Apart from remakes sometimes we run into sequels of some old classics. A problem for game companies with sequels is that will they target to make the game more for attracting new players to that franchise or will they decide to make it more for the old fan/purists? The game already is a sequel and some people will prefer to play the previous games first before tackling on the newest game in a series. However, some people will simply just not care. I’m pretty sure that most of the people who play Call of Duty 4 – Modern Warfare (1) might have not played the first Call of Duty games, especially with how many players for that game might be console gamers.
New games generally have better graphics. You will usually need the latest generation console or good enough PC parts/OS to be able to enjoy many new games running at the highest settings and with no hardware lag. The cost of new games is much higher than old games. If it’s an MMO that’s new expect to shell out full retail price for the game and then the inflated subscription fee since most MMO companies think their game is a godsend and everybody will pay up.
New games are usually what’s popular at the time. It’s like fashion, almost. The typical gamer will usually be ranting, raving, and bragging about how good the newest game is. Newer games usually have better multiplayer components, some with built in voice chat, friends lists, etc. New games are becoming more inmersive, taking away some of the imagination needed to play some older games.
You will need an old gaming console (if you want to play a non-emulated version), an okay computer (to play an emulated version), or almost any old gaming PC to play an old computer game. The price for old games is either really low or free. As games get older, unless it’s a classic you might find yourself as one of the few active players out of the people you know who is playing that game right now. It’s harder to get multiplayer games going because the typical person will think that game is obsolete and will just brush it aside.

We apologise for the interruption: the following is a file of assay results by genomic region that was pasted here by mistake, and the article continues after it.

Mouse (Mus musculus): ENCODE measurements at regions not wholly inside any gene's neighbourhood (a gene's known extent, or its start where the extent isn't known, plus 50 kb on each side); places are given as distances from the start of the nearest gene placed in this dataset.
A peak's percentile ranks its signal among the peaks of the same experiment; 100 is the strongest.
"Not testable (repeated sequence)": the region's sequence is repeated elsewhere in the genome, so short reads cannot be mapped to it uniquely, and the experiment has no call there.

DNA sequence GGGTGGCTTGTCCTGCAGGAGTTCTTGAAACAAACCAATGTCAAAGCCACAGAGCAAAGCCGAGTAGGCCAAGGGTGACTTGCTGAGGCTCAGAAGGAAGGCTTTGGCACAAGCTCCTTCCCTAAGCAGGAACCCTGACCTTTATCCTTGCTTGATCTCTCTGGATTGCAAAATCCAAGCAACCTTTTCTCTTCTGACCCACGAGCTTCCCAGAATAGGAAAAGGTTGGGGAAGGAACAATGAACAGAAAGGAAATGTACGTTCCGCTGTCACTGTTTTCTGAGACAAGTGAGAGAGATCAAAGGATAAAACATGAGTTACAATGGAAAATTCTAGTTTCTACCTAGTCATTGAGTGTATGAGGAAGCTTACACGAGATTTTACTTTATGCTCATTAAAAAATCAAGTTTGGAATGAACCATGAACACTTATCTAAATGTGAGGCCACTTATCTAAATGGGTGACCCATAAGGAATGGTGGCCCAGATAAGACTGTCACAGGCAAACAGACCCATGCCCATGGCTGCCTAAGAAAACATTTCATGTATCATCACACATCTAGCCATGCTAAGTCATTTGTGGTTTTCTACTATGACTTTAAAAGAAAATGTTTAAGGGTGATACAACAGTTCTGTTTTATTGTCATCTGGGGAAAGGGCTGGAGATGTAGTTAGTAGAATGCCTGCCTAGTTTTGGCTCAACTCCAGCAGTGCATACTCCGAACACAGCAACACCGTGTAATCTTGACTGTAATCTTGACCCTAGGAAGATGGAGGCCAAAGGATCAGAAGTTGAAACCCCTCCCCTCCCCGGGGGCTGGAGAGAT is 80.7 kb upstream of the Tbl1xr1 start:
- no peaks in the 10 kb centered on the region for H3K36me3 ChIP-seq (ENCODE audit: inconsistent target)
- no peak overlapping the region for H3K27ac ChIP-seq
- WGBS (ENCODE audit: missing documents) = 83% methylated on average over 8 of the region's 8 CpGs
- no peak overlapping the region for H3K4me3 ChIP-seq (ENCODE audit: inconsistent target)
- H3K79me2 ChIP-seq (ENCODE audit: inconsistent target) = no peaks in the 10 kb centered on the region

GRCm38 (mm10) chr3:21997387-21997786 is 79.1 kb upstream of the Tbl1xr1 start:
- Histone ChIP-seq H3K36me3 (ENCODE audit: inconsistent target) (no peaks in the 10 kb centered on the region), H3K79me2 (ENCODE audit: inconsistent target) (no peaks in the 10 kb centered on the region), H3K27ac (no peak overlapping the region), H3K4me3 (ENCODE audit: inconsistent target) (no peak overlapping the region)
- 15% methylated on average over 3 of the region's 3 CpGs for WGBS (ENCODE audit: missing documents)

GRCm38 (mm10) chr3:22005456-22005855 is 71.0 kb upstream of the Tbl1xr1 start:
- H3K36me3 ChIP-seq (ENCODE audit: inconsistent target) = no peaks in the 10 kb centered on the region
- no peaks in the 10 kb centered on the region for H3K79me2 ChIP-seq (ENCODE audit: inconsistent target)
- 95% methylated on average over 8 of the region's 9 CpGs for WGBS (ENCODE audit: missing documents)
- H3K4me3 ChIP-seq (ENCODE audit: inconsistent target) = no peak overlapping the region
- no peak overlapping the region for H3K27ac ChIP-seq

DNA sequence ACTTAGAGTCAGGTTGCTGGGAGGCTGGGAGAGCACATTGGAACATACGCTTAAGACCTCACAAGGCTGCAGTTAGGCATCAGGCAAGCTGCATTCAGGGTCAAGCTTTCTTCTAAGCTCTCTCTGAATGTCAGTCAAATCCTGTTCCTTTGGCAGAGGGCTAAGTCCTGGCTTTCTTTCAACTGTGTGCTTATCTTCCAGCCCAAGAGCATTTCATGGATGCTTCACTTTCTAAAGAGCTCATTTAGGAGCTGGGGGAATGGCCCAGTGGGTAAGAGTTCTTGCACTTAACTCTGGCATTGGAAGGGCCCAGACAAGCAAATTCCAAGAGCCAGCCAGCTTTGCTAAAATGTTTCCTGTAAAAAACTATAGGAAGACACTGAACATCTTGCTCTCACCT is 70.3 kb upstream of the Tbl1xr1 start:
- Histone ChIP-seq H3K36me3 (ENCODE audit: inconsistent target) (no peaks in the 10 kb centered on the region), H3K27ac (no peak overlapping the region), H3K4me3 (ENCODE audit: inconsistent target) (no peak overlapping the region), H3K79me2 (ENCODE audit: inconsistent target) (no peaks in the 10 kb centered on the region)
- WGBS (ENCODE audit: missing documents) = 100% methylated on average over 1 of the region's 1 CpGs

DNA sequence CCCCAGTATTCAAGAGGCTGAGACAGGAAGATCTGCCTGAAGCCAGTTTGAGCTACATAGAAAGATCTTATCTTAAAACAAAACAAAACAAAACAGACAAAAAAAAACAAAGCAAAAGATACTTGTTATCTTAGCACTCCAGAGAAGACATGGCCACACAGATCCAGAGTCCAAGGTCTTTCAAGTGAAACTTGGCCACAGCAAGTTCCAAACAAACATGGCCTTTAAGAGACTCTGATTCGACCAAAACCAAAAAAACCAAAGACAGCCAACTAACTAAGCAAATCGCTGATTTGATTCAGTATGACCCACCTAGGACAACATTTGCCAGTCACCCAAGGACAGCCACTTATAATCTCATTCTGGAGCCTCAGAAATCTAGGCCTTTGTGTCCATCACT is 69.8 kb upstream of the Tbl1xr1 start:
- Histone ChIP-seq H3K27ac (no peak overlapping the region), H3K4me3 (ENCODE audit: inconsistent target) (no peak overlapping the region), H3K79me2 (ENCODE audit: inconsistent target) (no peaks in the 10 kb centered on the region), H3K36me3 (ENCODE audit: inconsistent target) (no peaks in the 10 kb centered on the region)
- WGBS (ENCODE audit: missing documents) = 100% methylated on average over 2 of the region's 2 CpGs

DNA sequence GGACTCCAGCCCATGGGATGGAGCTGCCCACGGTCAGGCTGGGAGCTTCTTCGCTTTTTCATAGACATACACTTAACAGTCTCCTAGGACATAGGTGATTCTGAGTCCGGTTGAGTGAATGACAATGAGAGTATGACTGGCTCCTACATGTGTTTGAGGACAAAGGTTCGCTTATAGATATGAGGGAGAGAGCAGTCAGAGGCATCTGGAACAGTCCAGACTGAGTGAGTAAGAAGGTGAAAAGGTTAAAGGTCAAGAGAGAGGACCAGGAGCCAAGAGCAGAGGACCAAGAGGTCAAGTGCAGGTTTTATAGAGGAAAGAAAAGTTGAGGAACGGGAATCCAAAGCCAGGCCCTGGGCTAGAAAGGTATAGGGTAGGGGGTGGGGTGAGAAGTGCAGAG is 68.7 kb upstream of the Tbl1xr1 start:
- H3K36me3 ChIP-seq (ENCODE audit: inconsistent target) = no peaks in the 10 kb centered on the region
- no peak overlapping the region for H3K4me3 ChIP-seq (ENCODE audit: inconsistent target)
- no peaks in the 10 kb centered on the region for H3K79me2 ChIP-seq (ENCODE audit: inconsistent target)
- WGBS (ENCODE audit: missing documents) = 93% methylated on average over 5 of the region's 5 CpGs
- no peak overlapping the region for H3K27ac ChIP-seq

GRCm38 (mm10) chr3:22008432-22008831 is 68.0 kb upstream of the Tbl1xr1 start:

Depending on the game some people might find older games more indepth as far as hours you can get out of such a game, whether in the amount of content they have, or simply that they are actually much more replayable than the fast food generation content of new games.
Old games sometimes feel like you’re interacting with a piece of art, a piece of history.
Conclusion: so what’s my point?
Overall, I don’t really care what you play, so long as what you play is FUN, it makes you feel better about your life, it changes your life for the better, it hopefully teaches you something, and sometimes makes you better as a gamer (trains you to think better, react better, interact better with people).
We all play games for our own reasons. So long as you’re doing it for a good one and not making it feel like it’s a job for you (as some MMOs and grinding games make me feel) then it will be a worthwhile experience for you to have. There’s are so many games to play out there that if you start to feel like you’re just a cog in the machine, it’s usually a good idea for you to start playing something different. Stagnation is never a good thing. This can also go along with people who just play the same old games and will not grow as a gamer.
What will you prefer to play often? Old or new games? Leave your comments below or on our social sites as well! Let’s get some feedback!